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Coronavirus In Minnesota: Minneapolis Mayor Jacob Frey Addresses Budget Freezes In Letter To City Employees

MINNEAPOLIS (WCCO) -- Minneapolis Mayor Jacob Frey sent an email to city employees Tuesday about the economic impacts of COVID-19.

Frey began his message by thanking Minneapolis employees for working hard over the past couple weeks during the pandemic.

"I have truly been inspired by how each of you has stepped up," Frey said.

He says that as the COVID-19 crisis progresses, the city is gaining a better understanding of the emerging economic challenges.

"Two short weeks ago Finance & Property Services (FPS) staff gave an update to the City Council Ways & Means Committee which projected a potential loss of revenues across all City funds in the $10s to $100s of millions for this year," Frey said. "We now estimate revenue losses will be between $100 million and $200 million for 2020."

He says the negative impact on our local and national economy will be felt long after our public life returns to normal. But he says "budgetary deficits for 2020 and for 2021, though, are not a given."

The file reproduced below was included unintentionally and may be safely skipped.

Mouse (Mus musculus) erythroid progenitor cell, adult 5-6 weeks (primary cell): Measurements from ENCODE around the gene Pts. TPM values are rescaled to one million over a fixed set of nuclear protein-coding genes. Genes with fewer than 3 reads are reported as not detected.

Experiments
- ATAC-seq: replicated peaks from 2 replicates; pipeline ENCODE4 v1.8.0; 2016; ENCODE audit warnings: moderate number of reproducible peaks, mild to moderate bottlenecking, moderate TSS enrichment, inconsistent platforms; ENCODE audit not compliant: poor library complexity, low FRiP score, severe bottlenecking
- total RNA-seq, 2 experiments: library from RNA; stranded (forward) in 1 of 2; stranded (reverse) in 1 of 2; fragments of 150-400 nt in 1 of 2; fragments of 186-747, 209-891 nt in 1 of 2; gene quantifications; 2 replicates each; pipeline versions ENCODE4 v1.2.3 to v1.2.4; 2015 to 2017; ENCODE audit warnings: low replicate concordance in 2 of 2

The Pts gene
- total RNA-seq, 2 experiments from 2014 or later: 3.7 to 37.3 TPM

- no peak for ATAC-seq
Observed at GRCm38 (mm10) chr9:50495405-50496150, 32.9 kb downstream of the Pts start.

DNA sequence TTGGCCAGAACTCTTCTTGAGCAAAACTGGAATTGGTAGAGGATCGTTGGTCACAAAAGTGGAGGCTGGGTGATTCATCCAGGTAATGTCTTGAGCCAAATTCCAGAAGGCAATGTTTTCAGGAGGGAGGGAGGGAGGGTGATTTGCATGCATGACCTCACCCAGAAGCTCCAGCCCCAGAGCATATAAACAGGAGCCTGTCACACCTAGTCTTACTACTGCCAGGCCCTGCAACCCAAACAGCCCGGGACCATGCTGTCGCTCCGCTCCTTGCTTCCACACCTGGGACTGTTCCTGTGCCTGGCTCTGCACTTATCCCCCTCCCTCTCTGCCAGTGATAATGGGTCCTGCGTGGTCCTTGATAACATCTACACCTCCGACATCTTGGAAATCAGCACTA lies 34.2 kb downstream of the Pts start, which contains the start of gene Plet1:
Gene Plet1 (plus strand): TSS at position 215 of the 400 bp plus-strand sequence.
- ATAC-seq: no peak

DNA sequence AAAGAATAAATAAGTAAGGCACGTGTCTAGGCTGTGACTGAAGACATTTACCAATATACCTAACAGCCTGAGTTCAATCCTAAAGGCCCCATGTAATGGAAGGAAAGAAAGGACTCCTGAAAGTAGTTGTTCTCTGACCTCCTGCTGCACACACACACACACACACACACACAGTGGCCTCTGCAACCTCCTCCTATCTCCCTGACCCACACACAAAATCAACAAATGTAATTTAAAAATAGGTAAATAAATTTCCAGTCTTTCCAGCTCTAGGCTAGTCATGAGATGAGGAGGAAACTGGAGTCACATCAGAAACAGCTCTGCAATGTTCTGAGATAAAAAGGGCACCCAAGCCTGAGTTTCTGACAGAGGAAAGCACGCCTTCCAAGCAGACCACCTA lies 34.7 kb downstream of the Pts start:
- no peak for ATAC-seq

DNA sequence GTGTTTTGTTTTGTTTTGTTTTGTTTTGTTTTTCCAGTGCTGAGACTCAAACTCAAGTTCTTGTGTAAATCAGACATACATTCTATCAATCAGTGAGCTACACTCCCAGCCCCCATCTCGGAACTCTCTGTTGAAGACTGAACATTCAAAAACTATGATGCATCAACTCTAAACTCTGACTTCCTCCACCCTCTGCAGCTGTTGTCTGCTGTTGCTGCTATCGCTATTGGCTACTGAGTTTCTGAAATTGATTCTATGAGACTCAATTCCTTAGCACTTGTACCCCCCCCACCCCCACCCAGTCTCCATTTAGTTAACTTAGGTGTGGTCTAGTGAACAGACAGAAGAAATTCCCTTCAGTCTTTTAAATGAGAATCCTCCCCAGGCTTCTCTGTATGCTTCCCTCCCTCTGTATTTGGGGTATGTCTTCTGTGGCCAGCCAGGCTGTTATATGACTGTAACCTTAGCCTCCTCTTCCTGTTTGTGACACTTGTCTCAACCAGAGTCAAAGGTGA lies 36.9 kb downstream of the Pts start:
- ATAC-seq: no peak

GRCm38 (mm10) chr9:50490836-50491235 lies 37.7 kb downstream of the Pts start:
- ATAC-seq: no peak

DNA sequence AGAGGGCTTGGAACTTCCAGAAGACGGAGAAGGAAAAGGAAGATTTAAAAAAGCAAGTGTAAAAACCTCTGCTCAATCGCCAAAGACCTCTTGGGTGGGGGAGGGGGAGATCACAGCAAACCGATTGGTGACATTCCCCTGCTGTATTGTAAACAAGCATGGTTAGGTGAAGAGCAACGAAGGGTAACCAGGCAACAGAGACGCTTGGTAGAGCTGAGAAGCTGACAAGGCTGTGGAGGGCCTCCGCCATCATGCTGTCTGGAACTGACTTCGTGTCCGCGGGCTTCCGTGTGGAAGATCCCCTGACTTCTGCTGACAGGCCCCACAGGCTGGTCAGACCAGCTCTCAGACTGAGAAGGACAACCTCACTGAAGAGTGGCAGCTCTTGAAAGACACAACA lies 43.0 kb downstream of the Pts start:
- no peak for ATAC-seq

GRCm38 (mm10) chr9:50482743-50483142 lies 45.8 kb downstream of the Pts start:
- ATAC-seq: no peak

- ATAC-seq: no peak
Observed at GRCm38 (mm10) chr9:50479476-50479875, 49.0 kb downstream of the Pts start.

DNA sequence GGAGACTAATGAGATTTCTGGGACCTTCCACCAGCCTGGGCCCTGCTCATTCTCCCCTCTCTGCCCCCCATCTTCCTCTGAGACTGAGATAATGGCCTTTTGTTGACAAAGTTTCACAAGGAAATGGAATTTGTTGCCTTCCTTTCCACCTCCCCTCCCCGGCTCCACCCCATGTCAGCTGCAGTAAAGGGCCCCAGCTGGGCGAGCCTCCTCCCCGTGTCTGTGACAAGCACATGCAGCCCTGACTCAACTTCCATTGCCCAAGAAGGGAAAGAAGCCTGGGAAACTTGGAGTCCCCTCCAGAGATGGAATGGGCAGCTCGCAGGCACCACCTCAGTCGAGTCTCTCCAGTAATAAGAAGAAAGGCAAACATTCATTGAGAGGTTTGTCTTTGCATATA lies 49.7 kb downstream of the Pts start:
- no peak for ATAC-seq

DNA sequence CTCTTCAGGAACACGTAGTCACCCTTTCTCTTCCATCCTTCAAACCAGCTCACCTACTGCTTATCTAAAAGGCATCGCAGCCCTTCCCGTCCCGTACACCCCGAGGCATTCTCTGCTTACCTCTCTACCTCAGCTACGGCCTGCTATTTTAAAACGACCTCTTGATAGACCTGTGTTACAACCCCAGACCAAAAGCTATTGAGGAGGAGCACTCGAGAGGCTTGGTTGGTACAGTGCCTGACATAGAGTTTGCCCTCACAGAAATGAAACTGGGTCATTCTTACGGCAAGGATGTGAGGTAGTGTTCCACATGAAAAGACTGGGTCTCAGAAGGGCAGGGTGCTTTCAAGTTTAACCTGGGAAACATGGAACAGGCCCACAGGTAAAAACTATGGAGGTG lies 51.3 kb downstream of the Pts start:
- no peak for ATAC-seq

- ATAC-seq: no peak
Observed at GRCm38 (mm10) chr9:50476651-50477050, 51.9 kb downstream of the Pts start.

Frey believes that if the city take quick and decisive action, they can weather this storm.

"Any dollars we do not spend today directly impact our ability to mitigate staffing reductions later this year, and into the future," Frey said.

He says the public health response to COVID-19 demands we take aggressive action to flatten the public health curve by effectively implementing social distancing, ensuring our health care system is prepared to respond. And Frey says he thinks the same logic holds with respect to the city's financial response to the outbreak.

The mayor has directed Minneapolis staff to evaluate, negotiate and implement some cost containment measures that he believes will help keep hundreds of staff employed for as long as possible, including hiring freezes, wage freezes, freezes of discretionary expense, and the delay large purchases.

"I can commit to all of you that I will do everything I can to preserve our workforce through this crisis – and I'm going to need your help," Frey said.

The mayor says the choices the city makes today may not be easy, but in so doing they are putting everyone in the best position to serve Minneapolis well into the future.

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